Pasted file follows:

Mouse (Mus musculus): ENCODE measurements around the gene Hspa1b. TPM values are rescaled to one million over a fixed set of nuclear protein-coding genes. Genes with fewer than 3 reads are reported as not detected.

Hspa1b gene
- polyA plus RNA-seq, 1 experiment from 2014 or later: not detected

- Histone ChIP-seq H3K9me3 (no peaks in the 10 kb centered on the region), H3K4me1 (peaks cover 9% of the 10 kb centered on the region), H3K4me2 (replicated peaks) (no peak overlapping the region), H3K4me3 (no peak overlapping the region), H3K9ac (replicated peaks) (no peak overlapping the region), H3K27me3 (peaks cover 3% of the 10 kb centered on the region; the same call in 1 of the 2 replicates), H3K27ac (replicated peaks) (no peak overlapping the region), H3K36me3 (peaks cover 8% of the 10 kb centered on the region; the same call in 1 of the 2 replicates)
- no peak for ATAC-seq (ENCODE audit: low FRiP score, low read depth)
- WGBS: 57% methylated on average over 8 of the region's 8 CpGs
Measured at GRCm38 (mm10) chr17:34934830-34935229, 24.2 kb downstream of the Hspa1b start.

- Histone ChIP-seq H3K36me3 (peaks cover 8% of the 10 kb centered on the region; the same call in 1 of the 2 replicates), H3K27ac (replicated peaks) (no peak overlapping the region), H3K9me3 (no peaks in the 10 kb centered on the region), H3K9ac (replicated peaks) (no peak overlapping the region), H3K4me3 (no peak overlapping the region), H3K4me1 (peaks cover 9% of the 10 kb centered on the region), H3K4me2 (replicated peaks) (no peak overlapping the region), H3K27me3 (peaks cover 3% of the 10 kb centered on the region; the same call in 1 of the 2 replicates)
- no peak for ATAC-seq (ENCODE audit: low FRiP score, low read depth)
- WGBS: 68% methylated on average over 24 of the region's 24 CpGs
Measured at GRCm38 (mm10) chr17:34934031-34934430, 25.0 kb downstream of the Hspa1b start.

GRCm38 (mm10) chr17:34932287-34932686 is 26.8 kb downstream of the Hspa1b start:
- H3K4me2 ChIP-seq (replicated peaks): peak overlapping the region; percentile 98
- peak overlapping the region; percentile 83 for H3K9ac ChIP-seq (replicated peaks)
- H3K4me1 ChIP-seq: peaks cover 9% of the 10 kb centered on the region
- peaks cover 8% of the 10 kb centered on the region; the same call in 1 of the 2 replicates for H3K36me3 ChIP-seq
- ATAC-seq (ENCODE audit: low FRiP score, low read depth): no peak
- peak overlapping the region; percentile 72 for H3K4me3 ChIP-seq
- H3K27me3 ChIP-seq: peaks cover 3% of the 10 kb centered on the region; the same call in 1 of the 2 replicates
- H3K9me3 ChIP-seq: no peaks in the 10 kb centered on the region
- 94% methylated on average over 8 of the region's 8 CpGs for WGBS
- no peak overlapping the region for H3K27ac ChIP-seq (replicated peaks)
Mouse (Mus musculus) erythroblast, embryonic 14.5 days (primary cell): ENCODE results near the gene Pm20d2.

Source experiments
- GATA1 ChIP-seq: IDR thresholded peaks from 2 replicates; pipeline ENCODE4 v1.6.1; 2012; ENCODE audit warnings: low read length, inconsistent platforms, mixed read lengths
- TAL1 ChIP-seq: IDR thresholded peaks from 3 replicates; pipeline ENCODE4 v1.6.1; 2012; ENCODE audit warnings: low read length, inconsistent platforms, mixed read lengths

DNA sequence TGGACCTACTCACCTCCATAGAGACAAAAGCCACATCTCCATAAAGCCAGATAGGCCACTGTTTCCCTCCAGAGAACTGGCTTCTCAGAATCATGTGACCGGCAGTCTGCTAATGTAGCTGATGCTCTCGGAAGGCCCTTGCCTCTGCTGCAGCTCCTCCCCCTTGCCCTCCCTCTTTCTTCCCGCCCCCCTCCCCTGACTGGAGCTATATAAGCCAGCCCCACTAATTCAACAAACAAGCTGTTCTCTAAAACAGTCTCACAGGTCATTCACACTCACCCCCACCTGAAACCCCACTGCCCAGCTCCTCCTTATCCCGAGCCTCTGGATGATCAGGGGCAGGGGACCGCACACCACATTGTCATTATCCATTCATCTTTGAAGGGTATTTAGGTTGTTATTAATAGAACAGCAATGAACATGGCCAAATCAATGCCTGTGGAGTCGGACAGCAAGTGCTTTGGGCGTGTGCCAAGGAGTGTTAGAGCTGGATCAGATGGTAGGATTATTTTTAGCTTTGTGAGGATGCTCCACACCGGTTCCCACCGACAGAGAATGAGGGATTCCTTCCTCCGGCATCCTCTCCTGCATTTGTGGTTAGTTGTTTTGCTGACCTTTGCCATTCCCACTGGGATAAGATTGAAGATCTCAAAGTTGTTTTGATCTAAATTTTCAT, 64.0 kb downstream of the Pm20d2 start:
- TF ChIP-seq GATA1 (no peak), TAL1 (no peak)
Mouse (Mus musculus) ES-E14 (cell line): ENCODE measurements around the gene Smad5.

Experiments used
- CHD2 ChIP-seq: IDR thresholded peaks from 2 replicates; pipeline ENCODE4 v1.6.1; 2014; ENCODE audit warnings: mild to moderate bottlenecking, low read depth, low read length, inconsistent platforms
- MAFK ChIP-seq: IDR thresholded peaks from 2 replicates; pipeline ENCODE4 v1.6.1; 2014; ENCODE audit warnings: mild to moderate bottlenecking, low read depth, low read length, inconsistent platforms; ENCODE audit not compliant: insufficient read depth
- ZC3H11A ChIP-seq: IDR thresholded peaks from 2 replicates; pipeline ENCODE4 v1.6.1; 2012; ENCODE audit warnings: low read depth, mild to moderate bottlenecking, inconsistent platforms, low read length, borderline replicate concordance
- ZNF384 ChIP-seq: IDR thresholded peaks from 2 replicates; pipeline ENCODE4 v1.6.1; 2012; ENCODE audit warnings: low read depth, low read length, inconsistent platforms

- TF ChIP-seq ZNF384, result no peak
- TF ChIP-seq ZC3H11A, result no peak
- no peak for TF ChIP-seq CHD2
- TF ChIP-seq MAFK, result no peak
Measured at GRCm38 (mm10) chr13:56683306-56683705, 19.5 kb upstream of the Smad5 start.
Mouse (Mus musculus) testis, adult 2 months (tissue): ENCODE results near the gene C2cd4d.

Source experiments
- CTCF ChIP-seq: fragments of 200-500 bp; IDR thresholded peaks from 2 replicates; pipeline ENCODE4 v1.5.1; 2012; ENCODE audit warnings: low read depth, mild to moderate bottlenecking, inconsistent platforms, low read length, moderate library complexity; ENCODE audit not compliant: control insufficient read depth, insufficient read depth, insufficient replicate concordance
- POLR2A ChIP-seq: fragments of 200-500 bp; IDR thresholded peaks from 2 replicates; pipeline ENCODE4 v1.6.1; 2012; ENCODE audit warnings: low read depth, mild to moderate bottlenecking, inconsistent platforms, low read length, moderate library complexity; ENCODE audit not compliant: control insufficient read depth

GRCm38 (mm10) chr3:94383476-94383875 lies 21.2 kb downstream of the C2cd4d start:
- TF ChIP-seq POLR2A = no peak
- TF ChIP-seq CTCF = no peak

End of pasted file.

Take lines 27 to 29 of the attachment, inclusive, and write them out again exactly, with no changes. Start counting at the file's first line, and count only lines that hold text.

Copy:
DNA sequence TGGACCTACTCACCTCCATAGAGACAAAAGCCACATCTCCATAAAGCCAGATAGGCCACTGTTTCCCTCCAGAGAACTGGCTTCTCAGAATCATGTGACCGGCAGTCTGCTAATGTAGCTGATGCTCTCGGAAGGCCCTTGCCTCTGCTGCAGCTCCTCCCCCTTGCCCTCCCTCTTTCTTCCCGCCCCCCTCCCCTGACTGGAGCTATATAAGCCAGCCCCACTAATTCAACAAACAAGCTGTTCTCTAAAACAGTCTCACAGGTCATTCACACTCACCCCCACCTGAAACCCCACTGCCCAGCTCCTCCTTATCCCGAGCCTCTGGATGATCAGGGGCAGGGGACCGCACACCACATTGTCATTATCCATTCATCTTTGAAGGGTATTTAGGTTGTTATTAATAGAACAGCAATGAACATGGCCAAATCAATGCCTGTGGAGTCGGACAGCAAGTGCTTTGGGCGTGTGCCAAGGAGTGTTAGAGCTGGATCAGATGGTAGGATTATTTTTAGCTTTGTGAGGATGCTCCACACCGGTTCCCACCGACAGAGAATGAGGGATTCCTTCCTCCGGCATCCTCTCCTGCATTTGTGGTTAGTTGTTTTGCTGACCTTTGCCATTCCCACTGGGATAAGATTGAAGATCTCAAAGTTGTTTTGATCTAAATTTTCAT, 64.0 kb downstream of the Pm20d2 start:
- TF ChIP-seq GATA1 (no peak), TAL1 (no peak)
Mouse (Mus musculus) ES-E14 (cell line): ENCODE measurements around the gene Smad5.